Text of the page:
Bumpy Track for China's High-Speed Rail?
China's new high-speed rail system, projected to span not just the country but much of Asia by 2020, is being put together at breakneck speed in an orgy of building that is calculated to make it the envy of the world – but it appears to be dogged by high-level corruption including the sacking of top officials.
Already the world's biggest high-speed system, it expected to cost US$300 billion by the end of this decade, and to stretch over 25,000 km. The government vastly stepped up the pace of high-speed rail construction in response to the global financial meltdown, with total spending skyrocketing from US$50 billion in 2008 to US$88 billion in 2009. For 2011, that annual bill is expected to climb to US106 billion
The pace of construction has left the United States, for instance, in the dust. The Acela Express, the US's fastest train, runs the 735 km between Boston, Mass., through New York and to Washington, DC, sometimes hitting top speeds of 240 km per hour but in actual practice averaging only 110 km/hr. By contrast, the Shanghai maglev line reaches speeds of 430 km/hour. Conventional high-speed trains in China reach top speeds of 350 km/hr and many average 310 km/hr for the length of the trip.
Any chances that things will improve in the US are dim. The Republican majority congress elected last November and at least two Republican governors have demanded that the Obama administration's already-modest plans for high-speed rail, so far projected to cost US$53 billion, be whittled down further.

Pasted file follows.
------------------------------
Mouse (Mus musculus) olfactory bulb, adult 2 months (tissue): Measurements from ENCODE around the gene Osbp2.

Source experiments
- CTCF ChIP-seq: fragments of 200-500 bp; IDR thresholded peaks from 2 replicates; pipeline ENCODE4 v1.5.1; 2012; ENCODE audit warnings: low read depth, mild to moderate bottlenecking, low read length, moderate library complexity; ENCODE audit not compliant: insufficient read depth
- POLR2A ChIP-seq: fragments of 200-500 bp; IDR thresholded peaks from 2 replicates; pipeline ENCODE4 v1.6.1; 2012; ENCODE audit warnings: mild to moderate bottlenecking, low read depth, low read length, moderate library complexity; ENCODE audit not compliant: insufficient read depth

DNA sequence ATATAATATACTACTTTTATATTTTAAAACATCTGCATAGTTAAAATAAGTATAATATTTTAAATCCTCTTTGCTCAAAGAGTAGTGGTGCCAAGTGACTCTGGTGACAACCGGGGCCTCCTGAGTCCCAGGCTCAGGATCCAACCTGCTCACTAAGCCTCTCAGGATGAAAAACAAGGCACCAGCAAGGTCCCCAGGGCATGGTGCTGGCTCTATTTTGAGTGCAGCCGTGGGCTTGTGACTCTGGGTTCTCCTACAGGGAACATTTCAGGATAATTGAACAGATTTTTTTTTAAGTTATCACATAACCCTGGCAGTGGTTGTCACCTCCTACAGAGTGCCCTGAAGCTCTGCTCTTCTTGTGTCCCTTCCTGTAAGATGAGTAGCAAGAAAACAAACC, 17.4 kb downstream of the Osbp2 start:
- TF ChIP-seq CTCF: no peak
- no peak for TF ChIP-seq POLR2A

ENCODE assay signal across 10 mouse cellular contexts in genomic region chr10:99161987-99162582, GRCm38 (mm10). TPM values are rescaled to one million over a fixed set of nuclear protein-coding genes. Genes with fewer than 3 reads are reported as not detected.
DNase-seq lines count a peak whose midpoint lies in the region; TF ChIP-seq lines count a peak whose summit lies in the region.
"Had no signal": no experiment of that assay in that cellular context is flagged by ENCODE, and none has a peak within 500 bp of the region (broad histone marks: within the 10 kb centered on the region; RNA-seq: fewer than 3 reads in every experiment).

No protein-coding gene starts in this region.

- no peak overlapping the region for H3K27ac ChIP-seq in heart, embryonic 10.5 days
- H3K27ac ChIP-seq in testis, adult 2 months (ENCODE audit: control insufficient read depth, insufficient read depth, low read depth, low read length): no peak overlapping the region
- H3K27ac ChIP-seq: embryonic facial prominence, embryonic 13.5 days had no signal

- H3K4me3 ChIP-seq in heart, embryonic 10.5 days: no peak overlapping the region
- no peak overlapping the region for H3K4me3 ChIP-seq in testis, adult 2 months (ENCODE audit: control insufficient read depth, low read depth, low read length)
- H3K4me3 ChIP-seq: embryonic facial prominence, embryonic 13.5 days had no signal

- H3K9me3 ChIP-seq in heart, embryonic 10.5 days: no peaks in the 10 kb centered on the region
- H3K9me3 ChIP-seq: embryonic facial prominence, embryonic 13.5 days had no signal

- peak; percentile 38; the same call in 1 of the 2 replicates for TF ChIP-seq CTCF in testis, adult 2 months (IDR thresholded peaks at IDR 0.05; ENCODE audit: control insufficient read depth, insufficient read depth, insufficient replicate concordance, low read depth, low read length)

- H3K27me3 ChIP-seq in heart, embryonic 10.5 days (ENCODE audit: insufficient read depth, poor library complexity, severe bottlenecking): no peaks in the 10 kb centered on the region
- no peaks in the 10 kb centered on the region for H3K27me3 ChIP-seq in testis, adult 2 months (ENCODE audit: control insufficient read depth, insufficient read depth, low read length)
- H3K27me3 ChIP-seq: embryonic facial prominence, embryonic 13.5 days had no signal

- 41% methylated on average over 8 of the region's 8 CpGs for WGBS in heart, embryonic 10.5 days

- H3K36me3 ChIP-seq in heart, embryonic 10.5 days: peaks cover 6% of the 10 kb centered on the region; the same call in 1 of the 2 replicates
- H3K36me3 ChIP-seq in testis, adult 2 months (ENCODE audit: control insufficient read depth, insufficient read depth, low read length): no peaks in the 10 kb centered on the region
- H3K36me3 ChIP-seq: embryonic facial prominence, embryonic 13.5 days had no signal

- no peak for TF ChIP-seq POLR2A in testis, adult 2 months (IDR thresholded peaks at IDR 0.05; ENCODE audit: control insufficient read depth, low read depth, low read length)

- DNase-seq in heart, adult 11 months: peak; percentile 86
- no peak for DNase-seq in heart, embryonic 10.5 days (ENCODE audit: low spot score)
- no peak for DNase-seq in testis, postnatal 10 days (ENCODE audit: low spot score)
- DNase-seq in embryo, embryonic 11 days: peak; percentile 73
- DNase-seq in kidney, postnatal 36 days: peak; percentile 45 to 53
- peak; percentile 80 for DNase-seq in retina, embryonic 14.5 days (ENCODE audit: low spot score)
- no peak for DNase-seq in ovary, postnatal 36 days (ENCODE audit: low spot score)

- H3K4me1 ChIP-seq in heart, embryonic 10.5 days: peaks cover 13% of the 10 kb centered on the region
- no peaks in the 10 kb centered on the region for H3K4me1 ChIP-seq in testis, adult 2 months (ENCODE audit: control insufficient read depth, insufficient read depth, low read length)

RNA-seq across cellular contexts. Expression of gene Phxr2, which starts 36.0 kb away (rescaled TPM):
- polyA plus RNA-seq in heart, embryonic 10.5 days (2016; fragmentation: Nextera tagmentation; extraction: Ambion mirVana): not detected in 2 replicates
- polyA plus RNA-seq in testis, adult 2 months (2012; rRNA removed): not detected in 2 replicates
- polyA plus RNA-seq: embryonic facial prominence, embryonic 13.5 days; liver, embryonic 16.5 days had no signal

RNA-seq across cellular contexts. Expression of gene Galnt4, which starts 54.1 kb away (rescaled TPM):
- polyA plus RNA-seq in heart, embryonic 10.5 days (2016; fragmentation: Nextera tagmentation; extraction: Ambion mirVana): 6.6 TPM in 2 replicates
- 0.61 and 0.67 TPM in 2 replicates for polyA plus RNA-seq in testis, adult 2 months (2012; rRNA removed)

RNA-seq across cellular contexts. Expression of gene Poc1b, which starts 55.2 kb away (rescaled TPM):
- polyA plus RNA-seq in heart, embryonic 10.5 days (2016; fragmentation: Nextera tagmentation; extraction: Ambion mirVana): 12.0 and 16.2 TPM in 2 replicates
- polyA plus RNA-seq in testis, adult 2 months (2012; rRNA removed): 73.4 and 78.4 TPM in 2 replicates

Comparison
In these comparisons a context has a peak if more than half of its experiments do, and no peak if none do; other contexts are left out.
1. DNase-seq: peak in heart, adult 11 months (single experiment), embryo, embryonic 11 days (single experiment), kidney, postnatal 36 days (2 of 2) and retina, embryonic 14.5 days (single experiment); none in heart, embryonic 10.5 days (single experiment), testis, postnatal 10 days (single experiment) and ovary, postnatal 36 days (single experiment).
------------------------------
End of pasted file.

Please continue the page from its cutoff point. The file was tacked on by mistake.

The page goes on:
By contrast, China's railway expansion is expected to be more than just a source of national pride. As the US interstate highway system transformed the American economy in the 1950s, China's high-speed rail system is expected to bind together a country characterized for centuries by the aphorism – for tax evaders at least – that the mountains are high and the emperor is far away. *.
What's more, China's system, with help from the Asian Development Bank and the World Bank, is expected to eventually tie together all the mainland Asean countries including Burma, Cambodia, Laos, Vietnam, Thailand, Malaysia and Singapore and give China entrée into Indonesia as well, reshaping the economic landscape of Asia with the Middle Kingdom truly at the center. Other modern transport lines are projected across the so-called ‘Stans of Central Asia, to India, north to Mongolia and into Russia and possibly Europe.. However, according to a report by the country risk firm Pacific Strategies & Assessments, there could well be trouble brewing for China's high-speed rail.
"Where big money is concerned," PSA said in its March 16 report, "the propensity for corruption is also higher." As evidence, the firm cites the February arrest of Liu Ahijun, China's railway minister, who was fired for "severe violation of discipline," a phrase that usually means corruption. Liu is the most senior official to be dismissed since the Shanghai party secretary, Chen Liangyu was dismissed after a high-level probe into alleged misuse of the city's pension fund. Chen was found to have stolen more than RM800 million and was ultimately sentenced to 13 years in prison in 2008.
"It is very likely that Liu's fall from grace was approved by high-level party officials," PSA wrote. "Local media alleged that cases include kickbacks, bribes, illegal contracts and sexual liaisons."